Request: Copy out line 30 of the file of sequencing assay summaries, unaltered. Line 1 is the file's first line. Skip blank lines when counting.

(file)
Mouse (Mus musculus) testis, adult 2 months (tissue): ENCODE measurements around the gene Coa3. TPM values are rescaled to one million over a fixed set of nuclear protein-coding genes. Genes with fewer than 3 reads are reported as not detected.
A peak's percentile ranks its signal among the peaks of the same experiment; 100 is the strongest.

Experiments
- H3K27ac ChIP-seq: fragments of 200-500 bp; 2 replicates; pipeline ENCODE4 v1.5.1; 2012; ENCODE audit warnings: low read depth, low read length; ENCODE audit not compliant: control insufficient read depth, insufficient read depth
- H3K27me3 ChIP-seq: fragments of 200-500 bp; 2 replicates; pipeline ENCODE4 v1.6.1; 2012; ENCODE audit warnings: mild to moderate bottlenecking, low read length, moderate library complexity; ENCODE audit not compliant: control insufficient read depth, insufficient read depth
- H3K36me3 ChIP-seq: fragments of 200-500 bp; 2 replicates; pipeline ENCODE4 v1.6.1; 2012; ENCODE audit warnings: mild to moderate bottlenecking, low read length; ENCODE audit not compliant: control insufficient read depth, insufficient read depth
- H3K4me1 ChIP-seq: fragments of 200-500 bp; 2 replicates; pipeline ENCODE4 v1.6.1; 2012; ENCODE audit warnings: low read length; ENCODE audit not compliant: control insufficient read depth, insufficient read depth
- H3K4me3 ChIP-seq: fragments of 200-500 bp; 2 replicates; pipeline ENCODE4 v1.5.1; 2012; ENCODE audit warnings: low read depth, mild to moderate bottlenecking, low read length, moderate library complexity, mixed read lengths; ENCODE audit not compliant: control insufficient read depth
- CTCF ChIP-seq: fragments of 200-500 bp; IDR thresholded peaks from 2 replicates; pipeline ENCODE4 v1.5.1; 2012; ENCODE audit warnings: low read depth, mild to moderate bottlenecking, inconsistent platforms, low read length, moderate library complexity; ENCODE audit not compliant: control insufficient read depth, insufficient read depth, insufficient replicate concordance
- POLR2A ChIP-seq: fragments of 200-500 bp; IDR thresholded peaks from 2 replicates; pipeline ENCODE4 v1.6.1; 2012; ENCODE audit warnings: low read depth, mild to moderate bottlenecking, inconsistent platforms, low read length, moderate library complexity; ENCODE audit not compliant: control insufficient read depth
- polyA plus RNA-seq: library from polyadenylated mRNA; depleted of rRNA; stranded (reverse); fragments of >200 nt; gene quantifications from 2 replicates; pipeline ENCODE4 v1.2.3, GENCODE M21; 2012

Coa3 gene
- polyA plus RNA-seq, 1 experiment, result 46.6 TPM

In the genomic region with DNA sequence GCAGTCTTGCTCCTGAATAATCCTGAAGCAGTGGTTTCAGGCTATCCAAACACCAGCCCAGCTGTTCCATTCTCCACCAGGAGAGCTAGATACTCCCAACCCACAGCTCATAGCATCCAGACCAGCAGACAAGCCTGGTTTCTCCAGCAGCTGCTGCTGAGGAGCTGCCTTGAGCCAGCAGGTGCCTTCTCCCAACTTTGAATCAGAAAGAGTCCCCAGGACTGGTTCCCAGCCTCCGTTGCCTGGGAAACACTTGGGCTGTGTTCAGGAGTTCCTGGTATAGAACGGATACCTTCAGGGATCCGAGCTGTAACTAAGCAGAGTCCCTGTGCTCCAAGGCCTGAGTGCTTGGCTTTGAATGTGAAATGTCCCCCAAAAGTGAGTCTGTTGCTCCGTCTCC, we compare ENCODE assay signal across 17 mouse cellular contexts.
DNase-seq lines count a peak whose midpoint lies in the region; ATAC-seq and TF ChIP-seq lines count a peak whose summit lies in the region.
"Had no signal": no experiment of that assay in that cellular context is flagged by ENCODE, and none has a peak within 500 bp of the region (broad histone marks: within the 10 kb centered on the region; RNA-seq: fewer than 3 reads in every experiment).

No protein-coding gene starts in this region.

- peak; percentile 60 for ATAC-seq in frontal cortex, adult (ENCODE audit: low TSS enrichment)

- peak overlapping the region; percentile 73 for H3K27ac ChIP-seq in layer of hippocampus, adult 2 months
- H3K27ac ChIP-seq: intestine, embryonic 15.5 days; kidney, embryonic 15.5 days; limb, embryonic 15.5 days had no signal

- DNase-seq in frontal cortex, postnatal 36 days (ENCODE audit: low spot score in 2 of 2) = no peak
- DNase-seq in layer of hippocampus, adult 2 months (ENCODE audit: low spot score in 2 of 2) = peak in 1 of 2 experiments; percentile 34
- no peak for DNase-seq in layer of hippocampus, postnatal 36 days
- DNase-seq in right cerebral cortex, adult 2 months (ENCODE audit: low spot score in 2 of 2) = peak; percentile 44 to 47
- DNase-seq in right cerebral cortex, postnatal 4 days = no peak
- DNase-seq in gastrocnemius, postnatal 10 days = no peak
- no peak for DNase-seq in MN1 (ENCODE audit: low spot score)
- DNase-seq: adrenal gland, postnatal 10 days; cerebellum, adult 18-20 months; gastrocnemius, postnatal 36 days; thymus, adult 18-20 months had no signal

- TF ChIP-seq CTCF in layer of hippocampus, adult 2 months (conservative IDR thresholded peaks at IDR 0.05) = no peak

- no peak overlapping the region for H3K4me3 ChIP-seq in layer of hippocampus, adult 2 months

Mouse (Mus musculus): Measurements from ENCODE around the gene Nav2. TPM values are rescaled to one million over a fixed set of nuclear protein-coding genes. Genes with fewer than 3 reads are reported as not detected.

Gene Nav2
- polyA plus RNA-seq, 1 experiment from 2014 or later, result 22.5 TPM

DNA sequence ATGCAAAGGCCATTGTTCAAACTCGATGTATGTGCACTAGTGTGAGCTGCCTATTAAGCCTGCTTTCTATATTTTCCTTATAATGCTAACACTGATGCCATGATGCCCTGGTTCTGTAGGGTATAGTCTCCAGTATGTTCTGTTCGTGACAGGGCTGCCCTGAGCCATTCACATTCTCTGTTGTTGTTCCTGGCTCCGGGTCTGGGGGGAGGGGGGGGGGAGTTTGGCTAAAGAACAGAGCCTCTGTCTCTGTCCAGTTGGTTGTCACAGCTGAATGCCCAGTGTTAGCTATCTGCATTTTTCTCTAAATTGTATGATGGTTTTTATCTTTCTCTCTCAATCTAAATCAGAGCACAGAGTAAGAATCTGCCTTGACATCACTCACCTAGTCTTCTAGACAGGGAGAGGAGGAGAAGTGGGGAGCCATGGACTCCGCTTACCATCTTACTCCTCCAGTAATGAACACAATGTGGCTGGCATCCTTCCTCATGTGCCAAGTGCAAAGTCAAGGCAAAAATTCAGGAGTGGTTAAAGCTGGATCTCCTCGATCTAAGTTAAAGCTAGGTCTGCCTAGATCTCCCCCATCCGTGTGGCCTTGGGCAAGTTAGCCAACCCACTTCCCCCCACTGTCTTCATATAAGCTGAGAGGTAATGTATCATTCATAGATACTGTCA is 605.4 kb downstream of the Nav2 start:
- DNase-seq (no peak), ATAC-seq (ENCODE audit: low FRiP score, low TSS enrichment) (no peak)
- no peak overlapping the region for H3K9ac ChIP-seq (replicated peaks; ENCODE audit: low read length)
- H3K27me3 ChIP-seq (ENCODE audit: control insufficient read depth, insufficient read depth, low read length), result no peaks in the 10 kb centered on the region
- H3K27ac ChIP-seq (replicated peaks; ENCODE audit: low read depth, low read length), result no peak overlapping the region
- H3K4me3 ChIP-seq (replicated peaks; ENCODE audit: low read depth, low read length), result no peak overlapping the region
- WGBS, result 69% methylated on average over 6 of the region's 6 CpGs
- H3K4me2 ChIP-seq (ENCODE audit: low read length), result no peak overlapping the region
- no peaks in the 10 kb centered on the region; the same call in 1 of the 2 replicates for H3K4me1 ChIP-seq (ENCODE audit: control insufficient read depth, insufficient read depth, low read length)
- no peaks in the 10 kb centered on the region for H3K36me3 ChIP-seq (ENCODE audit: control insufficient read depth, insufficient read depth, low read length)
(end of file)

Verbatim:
- no peak overlapping the region for H3K4me3 ChIP-seq in layer of hippocampus, adult 2 months